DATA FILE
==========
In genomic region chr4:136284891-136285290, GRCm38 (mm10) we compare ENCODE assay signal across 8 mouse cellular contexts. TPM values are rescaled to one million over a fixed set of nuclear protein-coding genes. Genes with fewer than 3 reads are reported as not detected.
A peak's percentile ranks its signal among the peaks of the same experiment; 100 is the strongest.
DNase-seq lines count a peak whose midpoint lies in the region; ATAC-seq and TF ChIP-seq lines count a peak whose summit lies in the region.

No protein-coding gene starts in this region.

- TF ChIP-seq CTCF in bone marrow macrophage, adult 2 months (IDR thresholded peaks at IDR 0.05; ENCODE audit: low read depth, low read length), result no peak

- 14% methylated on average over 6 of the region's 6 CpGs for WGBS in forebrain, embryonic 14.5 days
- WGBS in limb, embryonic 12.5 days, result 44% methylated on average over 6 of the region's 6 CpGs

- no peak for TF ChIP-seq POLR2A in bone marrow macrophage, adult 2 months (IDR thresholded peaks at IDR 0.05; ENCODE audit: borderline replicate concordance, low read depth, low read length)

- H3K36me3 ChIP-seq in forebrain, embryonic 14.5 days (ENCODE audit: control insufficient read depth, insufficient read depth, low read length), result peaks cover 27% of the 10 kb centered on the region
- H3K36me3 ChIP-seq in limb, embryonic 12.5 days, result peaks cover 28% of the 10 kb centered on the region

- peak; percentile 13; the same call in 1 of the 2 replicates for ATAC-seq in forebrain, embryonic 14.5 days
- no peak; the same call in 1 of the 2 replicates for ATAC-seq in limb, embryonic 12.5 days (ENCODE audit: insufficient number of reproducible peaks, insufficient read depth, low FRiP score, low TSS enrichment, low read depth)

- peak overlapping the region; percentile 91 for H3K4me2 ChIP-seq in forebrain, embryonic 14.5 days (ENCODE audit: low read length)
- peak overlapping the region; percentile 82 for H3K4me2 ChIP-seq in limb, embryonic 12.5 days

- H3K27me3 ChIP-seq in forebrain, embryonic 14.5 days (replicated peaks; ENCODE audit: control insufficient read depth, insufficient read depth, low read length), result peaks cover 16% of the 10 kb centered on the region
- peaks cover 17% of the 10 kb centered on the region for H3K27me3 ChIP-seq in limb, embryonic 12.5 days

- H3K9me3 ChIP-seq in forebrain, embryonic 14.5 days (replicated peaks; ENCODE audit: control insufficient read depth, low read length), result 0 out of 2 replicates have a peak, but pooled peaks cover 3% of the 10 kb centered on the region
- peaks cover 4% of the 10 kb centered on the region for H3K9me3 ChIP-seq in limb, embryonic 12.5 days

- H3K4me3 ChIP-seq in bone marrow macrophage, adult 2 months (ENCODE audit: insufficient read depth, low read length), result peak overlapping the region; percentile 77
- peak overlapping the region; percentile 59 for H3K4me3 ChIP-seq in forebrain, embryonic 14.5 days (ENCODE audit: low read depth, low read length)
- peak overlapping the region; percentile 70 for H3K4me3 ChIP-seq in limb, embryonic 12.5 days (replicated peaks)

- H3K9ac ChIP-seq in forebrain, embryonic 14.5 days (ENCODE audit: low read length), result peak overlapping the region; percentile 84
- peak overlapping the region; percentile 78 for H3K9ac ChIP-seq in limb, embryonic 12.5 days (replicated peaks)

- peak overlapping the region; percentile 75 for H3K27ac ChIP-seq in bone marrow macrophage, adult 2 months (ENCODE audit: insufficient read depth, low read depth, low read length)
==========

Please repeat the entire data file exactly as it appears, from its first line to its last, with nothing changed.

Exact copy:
In genomic region chr4:136284891-136285290, GRCm38 (mm10) we compare ENCODE assay signal across 8 mouse cellular contexts. TPM values are rescaled to one million over a fixed set of nuclear protein-coding genes. Genes with fewer than 3 reads are reported as not detected.
A peak's percentile ranks its signal among the peaks of the same experiment; 100 is the strongest.
DNase-seq lines count a peak whose midpoint lies in the region; ATAC-seq and TF ChIP-seq lines count a peak whose summit lies in the region.

No protein-coding gene starts in this region.

- TF ChIP-seq CTCF in bone marrow macrophage, adult 2 months (IDR thresholded peaks at IDR 0.05; ENCODE audit: low read depth, low read length), result no peak

- 14% methylated on average over 6 of the region's 6 CpGs for WGBS in forebrain, embryonic 14.5 days
- WGBS in limb, embryonic 12.5 days, result 44% methylated on average over 6 of the region's 6 CpGs

- no peak for TF ChIP-seq POLR2A in bone marrow macrophage, adult 2 months (IDR thresholded peaks at IDR 0.05; ENCODE audit: borderline replicate concordance, low read depth, low read length)

- H3K36me3 ChIP-seq in forebrain, embryonic 14.5 days (ENCODE audit: control insufficient read depth, insufficient read depth, low read length), result peaks cover 27% of the 10 kb centered on the region
- H3K36me3 ChIP-seq in limb, embryonic 12.5 days, result peaks cover 28% of the 10 kb centered on the region

- peak; percentile 13; the same call in 1 of the 2 replicates for ATAC-seq in forebrain, embryonic 14.5 days
- no peak; the same call in 1 of the 2 replicates for ATAC-seq in limb, embryonic 12.5 days (ENCODE audit: insufficient number of reproducible peaks, insufficient read depth, low FRiP score, low TSS enrichment, low read depth)

- peak overlapping the region; percentile 91 for H3K4me2 ChIP-seq in forebrain, embryonic 14.5 days (ENCODE audit: low read length)
- peak overlapping the region; percentile 82 for H3K4me2 ChIP-seq in limb, embryonic 12.5 days

- H3K27me3 ChIP-seq in forebrain, embryonic 14.5 days (replicated peaks; ENCODE audit: control insufficient read depth, insufficient read depth, low read length), result peaks cover 16% of the 10 kb centered on the region
- peaks cover 17% of the 10 kb centered on the region for H3K27me3 ChIP-seq in limb, embryonic 12.5 days

- H3K9me3 ChIP-seq in forebrain, embryonic 14.5 days (replicated peaks; ENCODE audit: control insufficient read depth, low read length), result 0 out of 2 replicates have a peak, but pooled peaks cover 3% of the 10 kb centered on the region
- peaks cover 4% of the 10 kb centered on the region for H3K9me3 ChIP-seq in limb, embryonic 12.5 days

- H3K4me3 ChIP-seq in bone marrow macrophage, adult 2 months (ENCODE audit: insufficient read depth, low read length), result peak overlapping the region; percentile 77
- peak overlapping the region; percentile 59 for H3K4me3 ChIP-seq in forebrain, embryonic 14.5 days (ENCODE audit: low read depth, low read length)
- peak overlapping the region; percentile 70 for H3K4me3 ChIP-seq in limb, embryonic 12.5 days (replicated peaks)

- H3K9ac ChIP-seq in forebrain, embryonic 14.5 days (ENCODE audit: low read length), result peak overlapping the region; percentile 84
- peak overlapping the region; percentile 78 for H3K9ac ChIP-seq in limb, embryonic 12.5 days (replicated peaks)

- peak overlapping the region; percentile 75 for H3K27ac ChIP-seq in bone marrow macrophage, adult 2 months (ENCODE audit: insufficient read depth, low read depth, low read length)